Sunday, 19 February 2017

The Best RE Lesson I Ever Taught (Spoiler: It Was A Reading Lesson)

The last day of half term: business as usual. I always start the day off with a reading 'session' (somehow can't bring myself to call it a lesson) and that Friday was no exception. Continuing with our reading of Sandi Toksvig's 'Hitler's Canary' and with a focus on linking non-fiction with fiction, I had prepared a text about Judaism.

The skills focus that lesson was scanning the text for answers. The children underlined what they thought would be key words in the questions and, before being allowed to read the text thoroughly ("Sir, what does 'thoroughly' mean?"), had to answer 7 simple retrieval questions about Judaism. They were then allowed to read the text properly to check their answers. A pretty useful exercise. 

I also asked the children to write down three new facts they had learned whilst reading. Sometimes I require them to write down three questions the text makes them ask instead. Either way, it certainly promotes deeper engagement with the text and is an approach that is encouraged for 'EAL' learners (most of the children in my class are 'categorised' as such).

That engagement became apparent when the children began to ask me (font of all knowledge, obviously) questions about what they had read. The text had mentioned Abraham as a figure whom the Jewish people could trace their heritage back to - one boy asked who Abraham was. Thankfully my Old Testament  knowledge isn't too shabby (I am currently reading through Genesis, so that helped) and I was able to give a bit of background information. 

At some point during my explanation (possibly when I (intentionally) mentioned Abraham's first son Ishmael) light bulbs began to blink on - a look of realisation crossed several children's faces. You see, my class - who, bar one pupil (who happened to be absent that day) are from a Muslim background - began to put two and two together: the Abraham of the Torah and the Bible is the Islamic prophet Ibrahim and Ishmael is Ismael, patriarch of Islam! They also recognised the name of Isaac, Abraham's second son, to be one and the same as prophet Ishaq. Although the conversation was entirely unplanned, these were the links that, once the discussion had begun, I hoped they'd make.

So there I was, a Christian, teaching a reading lesson to a class of children from a Muslim background using a text about Judasim, and getting more interest and engagement than any RE lesson I've ever taught before. Without explicitly pushing it at all I could tell some children began to understand the three faiths more as they recognised for themselves the commonalities that exist in their shared heritage. Children were becoming, due to learning about the three faiths in this context, more empathetic.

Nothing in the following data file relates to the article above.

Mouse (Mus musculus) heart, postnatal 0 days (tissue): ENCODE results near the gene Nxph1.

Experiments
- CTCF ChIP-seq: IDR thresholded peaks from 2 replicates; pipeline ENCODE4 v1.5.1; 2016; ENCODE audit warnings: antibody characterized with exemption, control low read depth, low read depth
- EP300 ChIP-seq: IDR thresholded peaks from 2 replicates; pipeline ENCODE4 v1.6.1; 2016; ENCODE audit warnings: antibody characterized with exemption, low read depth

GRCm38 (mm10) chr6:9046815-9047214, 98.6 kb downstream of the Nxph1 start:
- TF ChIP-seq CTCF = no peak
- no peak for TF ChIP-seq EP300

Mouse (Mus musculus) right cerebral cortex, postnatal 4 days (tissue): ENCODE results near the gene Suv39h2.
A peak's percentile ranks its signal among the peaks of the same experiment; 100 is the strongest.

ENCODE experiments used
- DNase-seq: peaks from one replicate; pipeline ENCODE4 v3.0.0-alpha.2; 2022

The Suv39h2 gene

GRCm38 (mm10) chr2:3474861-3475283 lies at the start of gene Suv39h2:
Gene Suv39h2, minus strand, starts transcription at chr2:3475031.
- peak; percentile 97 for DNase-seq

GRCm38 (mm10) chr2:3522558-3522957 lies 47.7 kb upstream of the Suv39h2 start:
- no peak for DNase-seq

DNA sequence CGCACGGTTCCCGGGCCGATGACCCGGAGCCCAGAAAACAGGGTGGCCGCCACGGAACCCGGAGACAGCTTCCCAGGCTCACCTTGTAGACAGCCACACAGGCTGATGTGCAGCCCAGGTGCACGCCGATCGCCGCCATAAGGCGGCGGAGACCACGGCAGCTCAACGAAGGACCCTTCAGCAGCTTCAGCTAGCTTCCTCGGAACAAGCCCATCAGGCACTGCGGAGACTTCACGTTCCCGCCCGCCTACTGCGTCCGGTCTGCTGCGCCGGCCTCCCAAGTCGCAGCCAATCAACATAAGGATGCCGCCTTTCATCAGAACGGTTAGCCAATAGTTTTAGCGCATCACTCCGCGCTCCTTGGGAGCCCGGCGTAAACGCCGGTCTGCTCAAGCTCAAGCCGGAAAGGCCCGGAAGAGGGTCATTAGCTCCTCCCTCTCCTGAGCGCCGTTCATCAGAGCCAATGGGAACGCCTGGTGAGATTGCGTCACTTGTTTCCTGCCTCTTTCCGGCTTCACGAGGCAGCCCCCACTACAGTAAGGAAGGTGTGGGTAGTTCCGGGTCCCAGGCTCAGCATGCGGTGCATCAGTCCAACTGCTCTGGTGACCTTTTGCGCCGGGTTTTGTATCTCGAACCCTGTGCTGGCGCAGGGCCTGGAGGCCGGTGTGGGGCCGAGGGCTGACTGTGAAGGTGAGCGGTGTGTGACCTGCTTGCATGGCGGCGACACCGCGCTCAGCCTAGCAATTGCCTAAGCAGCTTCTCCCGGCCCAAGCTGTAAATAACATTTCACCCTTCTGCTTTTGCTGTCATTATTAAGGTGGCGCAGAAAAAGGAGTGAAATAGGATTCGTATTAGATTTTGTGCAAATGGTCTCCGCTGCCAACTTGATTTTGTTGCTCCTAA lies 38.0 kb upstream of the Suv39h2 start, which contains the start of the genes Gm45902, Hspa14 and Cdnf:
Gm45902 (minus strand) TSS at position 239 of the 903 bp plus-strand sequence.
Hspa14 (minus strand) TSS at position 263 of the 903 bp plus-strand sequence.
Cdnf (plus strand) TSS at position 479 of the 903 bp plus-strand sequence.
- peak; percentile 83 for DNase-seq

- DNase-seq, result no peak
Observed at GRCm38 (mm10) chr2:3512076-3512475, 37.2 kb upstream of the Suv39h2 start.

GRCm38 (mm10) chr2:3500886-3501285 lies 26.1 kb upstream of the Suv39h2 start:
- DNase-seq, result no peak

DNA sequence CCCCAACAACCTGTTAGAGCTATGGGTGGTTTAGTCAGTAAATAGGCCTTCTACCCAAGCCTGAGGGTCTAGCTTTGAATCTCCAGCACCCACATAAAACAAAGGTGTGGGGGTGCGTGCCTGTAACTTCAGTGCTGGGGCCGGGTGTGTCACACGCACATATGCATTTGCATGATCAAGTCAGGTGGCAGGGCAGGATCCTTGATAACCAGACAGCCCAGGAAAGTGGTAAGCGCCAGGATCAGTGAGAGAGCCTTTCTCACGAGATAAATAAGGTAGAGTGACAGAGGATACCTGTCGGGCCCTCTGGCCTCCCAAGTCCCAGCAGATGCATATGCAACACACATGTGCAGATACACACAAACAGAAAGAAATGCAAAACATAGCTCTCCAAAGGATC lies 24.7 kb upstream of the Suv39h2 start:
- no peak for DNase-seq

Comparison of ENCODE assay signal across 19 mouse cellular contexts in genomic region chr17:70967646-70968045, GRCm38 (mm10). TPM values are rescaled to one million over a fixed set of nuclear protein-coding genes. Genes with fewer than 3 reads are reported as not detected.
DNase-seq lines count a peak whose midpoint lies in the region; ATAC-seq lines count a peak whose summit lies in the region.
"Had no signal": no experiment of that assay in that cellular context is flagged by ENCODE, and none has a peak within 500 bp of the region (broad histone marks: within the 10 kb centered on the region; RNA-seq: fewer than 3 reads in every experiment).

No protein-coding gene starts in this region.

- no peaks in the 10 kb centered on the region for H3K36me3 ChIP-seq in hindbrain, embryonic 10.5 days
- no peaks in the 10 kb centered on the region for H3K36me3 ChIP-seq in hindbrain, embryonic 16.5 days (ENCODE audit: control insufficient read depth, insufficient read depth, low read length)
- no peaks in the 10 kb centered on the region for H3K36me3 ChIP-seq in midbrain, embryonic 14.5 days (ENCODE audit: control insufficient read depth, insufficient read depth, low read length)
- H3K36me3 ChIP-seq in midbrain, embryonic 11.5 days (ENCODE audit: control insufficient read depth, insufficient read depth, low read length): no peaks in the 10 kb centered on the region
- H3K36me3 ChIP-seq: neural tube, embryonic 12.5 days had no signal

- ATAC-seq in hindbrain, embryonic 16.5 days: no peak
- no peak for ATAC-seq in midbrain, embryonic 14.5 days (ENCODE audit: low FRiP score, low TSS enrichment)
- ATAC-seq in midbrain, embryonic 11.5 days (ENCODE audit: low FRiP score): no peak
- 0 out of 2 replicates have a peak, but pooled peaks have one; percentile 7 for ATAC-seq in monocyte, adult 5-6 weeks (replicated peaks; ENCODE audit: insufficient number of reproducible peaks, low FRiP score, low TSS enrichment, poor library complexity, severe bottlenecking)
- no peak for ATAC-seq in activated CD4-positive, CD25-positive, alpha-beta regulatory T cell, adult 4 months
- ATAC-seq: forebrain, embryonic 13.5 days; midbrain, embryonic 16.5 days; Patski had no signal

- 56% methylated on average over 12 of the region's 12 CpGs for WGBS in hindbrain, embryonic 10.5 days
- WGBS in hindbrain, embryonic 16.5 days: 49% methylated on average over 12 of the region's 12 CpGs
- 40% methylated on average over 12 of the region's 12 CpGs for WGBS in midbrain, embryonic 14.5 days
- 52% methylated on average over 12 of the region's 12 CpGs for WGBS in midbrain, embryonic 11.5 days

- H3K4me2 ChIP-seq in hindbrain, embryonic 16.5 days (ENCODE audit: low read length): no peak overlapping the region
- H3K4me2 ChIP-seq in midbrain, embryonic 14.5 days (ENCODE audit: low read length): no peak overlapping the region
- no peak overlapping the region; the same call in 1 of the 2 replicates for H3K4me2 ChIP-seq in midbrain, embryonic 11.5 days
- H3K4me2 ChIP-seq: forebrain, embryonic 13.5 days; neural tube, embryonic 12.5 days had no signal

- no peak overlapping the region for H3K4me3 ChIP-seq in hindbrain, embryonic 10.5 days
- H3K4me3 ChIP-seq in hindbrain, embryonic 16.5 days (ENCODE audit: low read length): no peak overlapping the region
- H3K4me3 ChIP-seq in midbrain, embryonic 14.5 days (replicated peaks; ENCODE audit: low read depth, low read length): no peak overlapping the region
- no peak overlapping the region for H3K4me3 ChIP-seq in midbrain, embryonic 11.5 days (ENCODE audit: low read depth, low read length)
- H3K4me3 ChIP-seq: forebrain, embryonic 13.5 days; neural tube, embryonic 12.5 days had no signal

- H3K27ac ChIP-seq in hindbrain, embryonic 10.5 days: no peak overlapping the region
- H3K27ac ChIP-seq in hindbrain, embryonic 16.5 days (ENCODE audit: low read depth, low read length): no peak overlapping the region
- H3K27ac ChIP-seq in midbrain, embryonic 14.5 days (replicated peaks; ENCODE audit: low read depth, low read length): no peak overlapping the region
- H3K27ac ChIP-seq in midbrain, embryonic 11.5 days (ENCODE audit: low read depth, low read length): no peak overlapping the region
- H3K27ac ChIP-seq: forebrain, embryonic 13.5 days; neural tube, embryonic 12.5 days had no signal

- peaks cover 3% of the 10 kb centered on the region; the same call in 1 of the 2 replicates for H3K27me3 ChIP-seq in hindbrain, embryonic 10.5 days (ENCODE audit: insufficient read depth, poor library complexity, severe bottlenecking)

Not content with one story from Jewish history they then asked about Moses (who has been mentioned as the founder of Judaism). Some of them had seen the film 'The Prince of Egypt' so we're able to contribute; others of them were thrilled to be hearing about the events of Moses' life for the first time ("Oh, so that's why we call it a Moses basket!"). Some children immediately made connections between pharaoh's treatment of the Hebrews and Hitler's treatment of the Jews, and even Trump's very recent 'Muslim ban'. This, as I'm sure you can imagine, was music to my ears: our school deliberately aims to engage children in these issues through the books and texts we read, so - job done!

If by then I wasn't sure that they had engaged fully with the text and the basics of Judaism, all was confirmed with the third main question: "Why's it called the Star of David? Who's David?" Cue the third Jewish history story of the morning - from shepherd boy to king of Israel (via giant slaying episode).

And then we actually got round to reading 'Hitler's Canary'. We read of Rabbi Marcus Melchior and his warning to the Danish Jews and saw his picture in a recent BBC news article. We heard of how the Christians and Jews worked together to remove the Jewish artefacts  from the synagogue so that they wouldn't be destroyed by the Nazis and we all understood very clearly that due to the shared heritage both parties would be interested in preserving these items - that and the fact that religious harmony was in full effect. Just as I had hoped, the reading of the non-fiction text enhanced  their reading of the novel and their understanding of the historical events it is based on. 

We then revelled in the fact that, by working together, Jewish and non-Jewish, the Danes managed to disappear 7000 Jews so effectively that the Nazis actually claimed that it was they who had disappeared them. The children in my class had total empathy having spent the previous 30 minutes being totally engaged in the best RE lesson I've ever taught.

So, and very briefly, a message: a reading lesson is the perfect opportunity to teach any lesson you want. Indeed, any lesson is the perfect opportunity to reinforce and use reading skills. Simple. But just prepare for it to be so much more than just another lesson.

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